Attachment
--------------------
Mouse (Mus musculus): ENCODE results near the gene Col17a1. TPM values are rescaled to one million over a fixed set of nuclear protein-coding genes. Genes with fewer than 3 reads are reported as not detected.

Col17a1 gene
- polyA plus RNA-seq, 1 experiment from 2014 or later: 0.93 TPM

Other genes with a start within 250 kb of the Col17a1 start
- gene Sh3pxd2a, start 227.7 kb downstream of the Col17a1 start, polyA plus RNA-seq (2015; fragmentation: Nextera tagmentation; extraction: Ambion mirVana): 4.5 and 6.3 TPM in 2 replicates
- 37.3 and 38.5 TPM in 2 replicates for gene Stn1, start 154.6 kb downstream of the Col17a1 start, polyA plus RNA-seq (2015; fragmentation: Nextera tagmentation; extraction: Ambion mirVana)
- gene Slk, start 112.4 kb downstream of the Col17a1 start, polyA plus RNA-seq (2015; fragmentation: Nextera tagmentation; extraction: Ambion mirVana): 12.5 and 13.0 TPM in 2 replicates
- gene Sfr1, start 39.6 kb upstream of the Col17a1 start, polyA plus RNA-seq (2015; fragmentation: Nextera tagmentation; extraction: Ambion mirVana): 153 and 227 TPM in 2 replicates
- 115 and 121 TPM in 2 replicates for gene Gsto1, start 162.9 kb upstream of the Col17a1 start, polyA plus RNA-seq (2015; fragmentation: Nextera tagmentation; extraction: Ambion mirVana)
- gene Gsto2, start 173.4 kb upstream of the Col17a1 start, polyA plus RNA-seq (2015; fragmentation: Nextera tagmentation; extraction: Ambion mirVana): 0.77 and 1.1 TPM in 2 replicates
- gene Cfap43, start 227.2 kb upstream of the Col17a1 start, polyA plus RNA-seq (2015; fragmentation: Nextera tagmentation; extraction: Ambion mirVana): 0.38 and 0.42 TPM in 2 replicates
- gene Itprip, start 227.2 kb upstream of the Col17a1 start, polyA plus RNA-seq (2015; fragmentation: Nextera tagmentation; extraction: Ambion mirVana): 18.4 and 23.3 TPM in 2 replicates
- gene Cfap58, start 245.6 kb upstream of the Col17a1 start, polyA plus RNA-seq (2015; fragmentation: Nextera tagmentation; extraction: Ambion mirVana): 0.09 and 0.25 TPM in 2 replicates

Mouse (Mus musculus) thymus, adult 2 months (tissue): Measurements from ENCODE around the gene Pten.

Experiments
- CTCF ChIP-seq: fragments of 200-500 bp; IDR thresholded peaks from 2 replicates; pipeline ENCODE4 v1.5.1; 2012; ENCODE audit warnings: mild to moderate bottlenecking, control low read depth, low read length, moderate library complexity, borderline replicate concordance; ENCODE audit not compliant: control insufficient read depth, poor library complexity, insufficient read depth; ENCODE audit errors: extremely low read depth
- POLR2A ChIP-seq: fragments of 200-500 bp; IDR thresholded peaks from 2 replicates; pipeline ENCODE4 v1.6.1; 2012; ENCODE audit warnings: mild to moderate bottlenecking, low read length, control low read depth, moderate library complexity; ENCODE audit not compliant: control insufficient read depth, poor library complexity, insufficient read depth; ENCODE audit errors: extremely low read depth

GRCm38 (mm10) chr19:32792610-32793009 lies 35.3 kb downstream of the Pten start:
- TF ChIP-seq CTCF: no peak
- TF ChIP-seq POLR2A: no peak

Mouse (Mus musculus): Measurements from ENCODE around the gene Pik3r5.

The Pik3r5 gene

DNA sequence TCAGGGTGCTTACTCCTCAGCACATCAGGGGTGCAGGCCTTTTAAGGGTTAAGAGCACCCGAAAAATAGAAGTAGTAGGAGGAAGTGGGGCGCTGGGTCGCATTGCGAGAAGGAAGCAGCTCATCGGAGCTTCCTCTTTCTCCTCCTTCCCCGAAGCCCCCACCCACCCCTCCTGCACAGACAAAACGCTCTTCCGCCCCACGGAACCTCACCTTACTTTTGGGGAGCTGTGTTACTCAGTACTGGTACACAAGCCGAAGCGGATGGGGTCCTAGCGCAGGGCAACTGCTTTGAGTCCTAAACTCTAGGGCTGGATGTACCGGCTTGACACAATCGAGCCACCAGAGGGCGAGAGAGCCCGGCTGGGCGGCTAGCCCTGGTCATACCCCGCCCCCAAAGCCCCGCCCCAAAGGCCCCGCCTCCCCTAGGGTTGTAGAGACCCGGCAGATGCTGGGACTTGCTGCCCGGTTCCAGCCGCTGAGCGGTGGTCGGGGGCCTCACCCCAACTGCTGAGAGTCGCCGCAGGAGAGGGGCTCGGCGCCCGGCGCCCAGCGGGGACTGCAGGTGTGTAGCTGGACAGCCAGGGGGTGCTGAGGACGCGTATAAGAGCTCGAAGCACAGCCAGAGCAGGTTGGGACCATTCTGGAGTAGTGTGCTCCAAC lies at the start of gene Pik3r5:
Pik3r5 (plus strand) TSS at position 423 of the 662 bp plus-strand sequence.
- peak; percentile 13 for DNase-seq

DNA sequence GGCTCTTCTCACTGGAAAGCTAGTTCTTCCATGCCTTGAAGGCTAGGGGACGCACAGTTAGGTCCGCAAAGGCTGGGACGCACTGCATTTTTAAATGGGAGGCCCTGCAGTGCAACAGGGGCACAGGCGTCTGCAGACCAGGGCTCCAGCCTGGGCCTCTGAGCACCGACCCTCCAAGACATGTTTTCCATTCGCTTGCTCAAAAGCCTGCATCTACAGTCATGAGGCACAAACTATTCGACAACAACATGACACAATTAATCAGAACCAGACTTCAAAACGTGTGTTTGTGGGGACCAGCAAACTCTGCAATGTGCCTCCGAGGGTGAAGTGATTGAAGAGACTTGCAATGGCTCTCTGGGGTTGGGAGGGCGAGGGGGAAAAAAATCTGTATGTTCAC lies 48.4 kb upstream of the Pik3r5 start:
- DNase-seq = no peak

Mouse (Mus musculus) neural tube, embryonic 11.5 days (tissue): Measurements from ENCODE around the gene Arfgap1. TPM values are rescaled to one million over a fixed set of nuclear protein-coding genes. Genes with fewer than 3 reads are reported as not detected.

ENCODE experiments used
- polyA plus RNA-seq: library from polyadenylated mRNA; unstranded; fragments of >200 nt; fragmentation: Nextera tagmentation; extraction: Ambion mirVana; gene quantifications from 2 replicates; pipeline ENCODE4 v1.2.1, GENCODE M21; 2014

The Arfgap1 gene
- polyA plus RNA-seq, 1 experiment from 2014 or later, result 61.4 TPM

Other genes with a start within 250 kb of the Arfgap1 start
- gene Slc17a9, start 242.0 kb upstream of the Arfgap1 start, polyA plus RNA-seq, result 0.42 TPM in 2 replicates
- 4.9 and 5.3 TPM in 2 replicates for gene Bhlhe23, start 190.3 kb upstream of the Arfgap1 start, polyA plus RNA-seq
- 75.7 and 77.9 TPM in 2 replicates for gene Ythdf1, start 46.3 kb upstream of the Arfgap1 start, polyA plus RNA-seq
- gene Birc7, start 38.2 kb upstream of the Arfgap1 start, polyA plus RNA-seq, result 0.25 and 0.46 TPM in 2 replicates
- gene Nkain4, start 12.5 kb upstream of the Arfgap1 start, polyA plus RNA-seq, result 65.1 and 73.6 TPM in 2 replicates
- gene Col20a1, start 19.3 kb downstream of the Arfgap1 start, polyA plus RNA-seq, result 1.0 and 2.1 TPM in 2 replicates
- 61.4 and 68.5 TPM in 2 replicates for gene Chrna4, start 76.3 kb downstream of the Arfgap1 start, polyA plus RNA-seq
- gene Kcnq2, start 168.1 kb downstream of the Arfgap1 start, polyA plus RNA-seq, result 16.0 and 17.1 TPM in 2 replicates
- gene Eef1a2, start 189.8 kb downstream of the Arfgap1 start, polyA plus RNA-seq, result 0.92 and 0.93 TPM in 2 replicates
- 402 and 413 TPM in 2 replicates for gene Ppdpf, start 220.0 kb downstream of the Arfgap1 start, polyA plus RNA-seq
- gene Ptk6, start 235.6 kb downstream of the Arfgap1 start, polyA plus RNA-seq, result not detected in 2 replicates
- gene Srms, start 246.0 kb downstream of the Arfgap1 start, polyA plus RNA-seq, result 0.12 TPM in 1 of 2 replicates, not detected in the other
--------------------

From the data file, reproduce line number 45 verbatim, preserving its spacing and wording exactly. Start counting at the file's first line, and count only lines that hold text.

- gene Srms, start 246.0 kb downstream of the Arfgap1 start, polyA plus RNA-seq, result 0.12 TPM in 1 of 2 replicates, not detected in the other